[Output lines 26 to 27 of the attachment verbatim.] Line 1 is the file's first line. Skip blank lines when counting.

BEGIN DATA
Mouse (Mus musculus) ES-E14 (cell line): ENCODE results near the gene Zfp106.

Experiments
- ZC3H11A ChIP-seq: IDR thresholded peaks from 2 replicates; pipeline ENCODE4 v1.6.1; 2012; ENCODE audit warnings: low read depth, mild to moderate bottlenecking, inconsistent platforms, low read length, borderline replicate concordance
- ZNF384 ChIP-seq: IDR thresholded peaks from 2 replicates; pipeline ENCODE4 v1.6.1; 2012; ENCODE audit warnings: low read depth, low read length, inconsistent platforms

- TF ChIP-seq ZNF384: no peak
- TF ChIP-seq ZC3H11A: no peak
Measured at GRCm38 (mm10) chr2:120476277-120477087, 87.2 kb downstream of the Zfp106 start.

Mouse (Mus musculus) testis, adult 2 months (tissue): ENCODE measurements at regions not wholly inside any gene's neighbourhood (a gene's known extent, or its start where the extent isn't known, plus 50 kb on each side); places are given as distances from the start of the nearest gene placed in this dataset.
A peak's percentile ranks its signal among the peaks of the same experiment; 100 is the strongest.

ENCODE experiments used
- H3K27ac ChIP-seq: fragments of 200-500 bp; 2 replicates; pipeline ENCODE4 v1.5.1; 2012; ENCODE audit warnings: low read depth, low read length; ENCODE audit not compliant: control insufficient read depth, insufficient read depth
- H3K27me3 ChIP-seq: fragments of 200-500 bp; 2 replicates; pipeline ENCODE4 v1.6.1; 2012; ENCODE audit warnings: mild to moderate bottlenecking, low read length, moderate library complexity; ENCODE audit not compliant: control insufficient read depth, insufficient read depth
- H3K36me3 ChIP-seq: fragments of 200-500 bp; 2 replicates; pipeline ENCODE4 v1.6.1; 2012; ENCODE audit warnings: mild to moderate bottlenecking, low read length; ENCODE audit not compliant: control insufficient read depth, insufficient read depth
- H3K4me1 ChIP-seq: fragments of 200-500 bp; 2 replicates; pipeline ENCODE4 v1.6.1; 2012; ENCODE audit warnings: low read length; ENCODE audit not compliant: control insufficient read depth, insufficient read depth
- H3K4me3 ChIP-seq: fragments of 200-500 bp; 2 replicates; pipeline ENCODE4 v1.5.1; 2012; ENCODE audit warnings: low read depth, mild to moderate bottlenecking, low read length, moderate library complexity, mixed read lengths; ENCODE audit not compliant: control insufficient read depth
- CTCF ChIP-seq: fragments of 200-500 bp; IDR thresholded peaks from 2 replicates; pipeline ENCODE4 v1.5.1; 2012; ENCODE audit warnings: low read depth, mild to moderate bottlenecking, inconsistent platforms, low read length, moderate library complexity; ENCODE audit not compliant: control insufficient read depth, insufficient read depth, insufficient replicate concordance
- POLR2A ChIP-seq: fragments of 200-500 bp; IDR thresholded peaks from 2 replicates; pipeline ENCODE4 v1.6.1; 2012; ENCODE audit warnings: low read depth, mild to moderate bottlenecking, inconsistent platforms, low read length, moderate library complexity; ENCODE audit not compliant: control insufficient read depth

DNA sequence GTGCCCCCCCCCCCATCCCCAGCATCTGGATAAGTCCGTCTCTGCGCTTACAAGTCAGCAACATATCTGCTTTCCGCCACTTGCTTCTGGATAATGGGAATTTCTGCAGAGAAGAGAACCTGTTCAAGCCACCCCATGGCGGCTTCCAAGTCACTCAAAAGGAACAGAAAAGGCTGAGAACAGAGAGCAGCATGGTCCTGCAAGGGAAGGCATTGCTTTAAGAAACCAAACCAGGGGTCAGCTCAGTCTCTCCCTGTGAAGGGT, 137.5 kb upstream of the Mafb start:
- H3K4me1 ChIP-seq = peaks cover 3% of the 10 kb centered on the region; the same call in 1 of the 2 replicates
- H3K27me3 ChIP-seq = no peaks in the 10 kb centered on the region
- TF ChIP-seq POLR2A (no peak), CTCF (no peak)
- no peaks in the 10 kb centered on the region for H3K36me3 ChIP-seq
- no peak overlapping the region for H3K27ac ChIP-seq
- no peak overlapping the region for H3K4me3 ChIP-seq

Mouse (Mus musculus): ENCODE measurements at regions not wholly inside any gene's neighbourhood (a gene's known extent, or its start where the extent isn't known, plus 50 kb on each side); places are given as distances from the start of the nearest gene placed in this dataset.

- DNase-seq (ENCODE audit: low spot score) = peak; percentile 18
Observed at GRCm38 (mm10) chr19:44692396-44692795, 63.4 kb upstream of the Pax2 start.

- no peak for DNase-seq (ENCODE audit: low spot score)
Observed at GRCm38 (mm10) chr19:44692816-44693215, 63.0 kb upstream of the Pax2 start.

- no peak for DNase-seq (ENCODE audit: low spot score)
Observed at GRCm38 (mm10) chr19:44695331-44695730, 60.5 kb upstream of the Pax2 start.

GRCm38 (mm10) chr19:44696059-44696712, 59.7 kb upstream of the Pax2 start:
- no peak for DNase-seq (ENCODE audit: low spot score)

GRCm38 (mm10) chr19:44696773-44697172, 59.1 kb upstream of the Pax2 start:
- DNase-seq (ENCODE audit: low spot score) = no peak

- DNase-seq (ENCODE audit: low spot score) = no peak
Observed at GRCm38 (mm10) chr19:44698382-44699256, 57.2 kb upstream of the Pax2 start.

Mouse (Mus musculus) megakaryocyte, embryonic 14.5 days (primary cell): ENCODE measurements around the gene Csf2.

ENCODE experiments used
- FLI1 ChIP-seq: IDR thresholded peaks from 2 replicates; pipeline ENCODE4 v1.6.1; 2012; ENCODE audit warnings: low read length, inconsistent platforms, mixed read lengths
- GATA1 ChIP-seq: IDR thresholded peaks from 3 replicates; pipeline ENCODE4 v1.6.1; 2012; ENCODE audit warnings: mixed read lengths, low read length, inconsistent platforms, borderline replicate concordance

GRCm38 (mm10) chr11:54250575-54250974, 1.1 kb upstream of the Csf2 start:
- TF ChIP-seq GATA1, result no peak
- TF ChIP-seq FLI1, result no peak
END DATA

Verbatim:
- DNase-seq (ENCODE audit: low spot score) = peak; percentile 18
Observed at GRCm38 (mm10) chr19:44692396-44692795, 63.4 kb upstream of the Pax2 start.